Extensive optimisation of a previously published bisulfite treatment method [6
] has led to the development of a fast bisulfite treatment with high recovery and potential for semi-automation. Optimisation involved the purification procedure after deamination in order to facilitate recovery of the fragmented DNA resulting from bisulfite treatment. This part of the procedure has previously been identified as a critical step [10
]. Optimisation of the purification method had a pronounced effect on recovery, especially replacement of lysis and extraction buffers with ethanol increased recovery. In addition, adjustments of the reaction time were made. During optimisation the dynamics of the reaction had to be measured in order to ensure optimal conversion of cytosine and limited conversion of methyl-cytosine.
In the discovery phase bisulfite treatment, cloning and sequencing of individual clones is the method of choice, because of the detailed information of methylation status of individual CpG sites achieved. This procedure, from primer design to presentation of results has been described in detail [22
]. When sequencing individual clones, complete deamination of unmethylated cytosine is extremely important. Incomplete deamination of unmethylated cytosine could lead to a false positive result. Typically more than one methylated CpG site is investigated when using methylated DNA as a tumour marker. Hence, this set up is less likely to yield a false positive result due to incomplete conversion of cytosine. However, if the reaction is poorly optimised and conversion of cytosine is far from complete, real-time detection will fail, leading to apparently low recovery. Therefore, while optimising recovery, dynamics of the reaction have been extensively monitored using both a real-time PCR based and a HPLC based method. The results of optimisation of the reaction time are shown in Figures and . After 5 min of deamination, no undeaminated product was detectable by real-time PCR (Figure ). The beacon and primers used in this experiment have been designed in order to give as comparable reaction conditions as possible. The overlap in the probe and primers used for the different reactions gives less stringent differentiation compared with methylation specific real-time PCR, where both primers and probes generally are specific for either the methylated or the unmethylated sequence. However, no cross-reactivity is observed in our experiment. The primers used to discriminate between undeaminated and deaminated product cover 5 cytosines (Figure ). Primer binding mainly depends on the conversion of the 2 cytosines in the 3' end of the primer binding site. Therefore complete conversion of cytosine appears to be achieved faster when measured by real-time PCR compared with HPLC, where a limited amount of cytosines (< 1%) is detectable after 10 min deamination, and none after 15 min (Figure ). Longer deamination time than 10 min results in reduced detection of both deaminated and undeaminated DNA, since the purpose is to optimise this protocol in order to achieve the best possible recovery of bisulfite treated DNA, the deamination time was set to 10 min.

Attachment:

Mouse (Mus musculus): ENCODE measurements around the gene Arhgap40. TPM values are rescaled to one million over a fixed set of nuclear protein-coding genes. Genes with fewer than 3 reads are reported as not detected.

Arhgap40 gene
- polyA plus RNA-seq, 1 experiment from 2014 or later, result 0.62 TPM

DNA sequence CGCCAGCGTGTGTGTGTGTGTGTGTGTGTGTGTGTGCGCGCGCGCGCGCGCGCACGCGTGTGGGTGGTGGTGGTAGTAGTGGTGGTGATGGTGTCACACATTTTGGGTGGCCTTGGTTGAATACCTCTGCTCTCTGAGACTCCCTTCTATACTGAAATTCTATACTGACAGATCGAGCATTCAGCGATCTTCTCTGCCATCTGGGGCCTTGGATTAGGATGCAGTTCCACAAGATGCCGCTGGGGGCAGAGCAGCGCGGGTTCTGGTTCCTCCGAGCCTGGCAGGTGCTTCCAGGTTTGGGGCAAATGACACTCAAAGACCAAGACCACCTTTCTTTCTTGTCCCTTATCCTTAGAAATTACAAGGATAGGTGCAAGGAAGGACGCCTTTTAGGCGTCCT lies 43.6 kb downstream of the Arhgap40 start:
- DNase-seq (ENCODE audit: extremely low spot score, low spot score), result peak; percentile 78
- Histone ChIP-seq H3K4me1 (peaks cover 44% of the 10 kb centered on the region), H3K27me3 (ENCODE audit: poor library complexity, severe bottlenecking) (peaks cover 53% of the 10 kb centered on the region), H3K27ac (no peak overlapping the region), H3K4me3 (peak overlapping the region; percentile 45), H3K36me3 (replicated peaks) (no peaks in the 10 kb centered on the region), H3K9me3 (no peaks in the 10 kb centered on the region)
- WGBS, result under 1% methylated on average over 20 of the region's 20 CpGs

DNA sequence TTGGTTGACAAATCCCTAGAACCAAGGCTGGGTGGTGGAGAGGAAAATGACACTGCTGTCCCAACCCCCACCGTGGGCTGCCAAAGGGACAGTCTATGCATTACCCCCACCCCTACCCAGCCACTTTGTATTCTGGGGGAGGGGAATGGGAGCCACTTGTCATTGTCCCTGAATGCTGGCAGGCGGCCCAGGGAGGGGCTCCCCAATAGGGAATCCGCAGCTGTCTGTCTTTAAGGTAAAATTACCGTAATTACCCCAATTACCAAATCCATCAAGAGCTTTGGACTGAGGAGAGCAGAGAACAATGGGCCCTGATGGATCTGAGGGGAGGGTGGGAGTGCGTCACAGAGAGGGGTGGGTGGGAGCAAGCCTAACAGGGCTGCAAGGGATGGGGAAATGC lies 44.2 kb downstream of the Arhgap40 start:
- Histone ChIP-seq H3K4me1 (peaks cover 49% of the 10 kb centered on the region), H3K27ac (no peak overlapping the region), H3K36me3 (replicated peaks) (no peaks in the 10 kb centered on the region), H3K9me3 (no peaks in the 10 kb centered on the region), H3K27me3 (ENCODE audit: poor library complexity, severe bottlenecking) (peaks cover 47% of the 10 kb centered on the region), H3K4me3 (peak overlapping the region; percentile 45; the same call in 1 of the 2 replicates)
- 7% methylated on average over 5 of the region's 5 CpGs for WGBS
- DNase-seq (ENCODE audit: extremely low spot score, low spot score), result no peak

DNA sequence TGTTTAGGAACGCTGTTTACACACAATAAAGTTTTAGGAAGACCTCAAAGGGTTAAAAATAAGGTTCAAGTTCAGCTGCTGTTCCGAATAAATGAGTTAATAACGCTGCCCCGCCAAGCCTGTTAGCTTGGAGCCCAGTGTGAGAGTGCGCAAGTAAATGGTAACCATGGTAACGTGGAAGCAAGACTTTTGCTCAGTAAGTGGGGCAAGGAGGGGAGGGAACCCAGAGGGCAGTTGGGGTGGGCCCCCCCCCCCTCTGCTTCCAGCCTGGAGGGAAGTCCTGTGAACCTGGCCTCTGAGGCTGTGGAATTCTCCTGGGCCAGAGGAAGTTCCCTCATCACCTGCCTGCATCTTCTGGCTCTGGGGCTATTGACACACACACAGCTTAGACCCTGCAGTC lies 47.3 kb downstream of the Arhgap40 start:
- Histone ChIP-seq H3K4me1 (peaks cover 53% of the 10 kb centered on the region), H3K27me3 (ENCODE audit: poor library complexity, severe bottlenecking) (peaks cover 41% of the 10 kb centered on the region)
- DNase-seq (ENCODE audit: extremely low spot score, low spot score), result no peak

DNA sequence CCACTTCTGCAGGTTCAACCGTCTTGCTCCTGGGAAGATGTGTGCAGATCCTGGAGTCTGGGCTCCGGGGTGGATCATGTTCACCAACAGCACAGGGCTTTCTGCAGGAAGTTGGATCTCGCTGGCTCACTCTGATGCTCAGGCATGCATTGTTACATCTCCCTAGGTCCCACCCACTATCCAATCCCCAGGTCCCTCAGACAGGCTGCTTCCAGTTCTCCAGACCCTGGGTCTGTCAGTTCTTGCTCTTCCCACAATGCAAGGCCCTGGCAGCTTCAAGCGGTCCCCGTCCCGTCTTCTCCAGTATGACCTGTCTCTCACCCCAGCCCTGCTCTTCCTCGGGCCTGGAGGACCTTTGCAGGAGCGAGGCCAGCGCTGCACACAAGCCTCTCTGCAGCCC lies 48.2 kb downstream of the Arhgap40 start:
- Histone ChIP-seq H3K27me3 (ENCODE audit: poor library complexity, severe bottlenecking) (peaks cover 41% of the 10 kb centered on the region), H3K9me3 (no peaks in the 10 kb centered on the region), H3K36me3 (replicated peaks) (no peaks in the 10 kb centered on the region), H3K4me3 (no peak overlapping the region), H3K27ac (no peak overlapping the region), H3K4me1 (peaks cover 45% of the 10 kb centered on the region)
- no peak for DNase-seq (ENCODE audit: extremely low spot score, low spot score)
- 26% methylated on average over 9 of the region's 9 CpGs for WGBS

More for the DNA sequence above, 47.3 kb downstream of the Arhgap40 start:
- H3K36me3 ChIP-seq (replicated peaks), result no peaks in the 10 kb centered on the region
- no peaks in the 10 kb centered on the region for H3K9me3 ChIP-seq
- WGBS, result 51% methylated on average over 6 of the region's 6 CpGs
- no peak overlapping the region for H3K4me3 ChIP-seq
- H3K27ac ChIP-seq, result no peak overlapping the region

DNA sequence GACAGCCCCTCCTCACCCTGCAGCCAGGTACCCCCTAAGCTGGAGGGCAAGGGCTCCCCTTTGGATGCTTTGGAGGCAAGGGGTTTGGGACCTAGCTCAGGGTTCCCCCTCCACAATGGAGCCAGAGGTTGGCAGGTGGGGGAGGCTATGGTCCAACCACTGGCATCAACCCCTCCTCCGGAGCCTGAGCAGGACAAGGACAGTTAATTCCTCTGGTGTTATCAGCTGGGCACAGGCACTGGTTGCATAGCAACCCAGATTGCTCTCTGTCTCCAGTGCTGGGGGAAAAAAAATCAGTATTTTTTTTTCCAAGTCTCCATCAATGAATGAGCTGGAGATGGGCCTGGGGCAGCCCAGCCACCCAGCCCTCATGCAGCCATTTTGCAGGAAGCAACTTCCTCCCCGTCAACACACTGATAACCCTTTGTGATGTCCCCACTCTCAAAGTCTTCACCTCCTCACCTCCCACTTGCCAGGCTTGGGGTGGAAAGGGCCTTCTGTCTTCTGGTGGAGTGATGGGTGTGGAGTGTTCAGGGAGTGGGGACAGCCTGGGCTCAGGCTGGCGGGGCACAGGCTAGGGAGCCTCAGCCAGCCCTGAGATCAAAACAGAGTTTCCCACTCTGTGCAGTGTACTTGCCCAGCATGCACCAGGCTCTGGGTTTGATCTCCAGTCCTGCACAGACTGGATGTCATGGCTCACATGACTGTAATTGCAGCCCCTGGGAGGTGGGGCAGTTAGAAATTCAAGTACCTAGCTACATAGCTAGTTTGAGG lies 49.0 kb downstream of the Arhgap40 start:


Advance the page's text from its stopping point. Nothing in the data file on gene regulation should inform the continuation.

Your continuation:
Figure 2 Monitoring of reaction dynamics by HPLC. A) The distribution of nucleosides as measured by HPLC depicted as a function of deamination time. The levels of Gs, As and methylated Cs remain constant throughout the reaction. Cs are converted to Us as the deamination (more ...)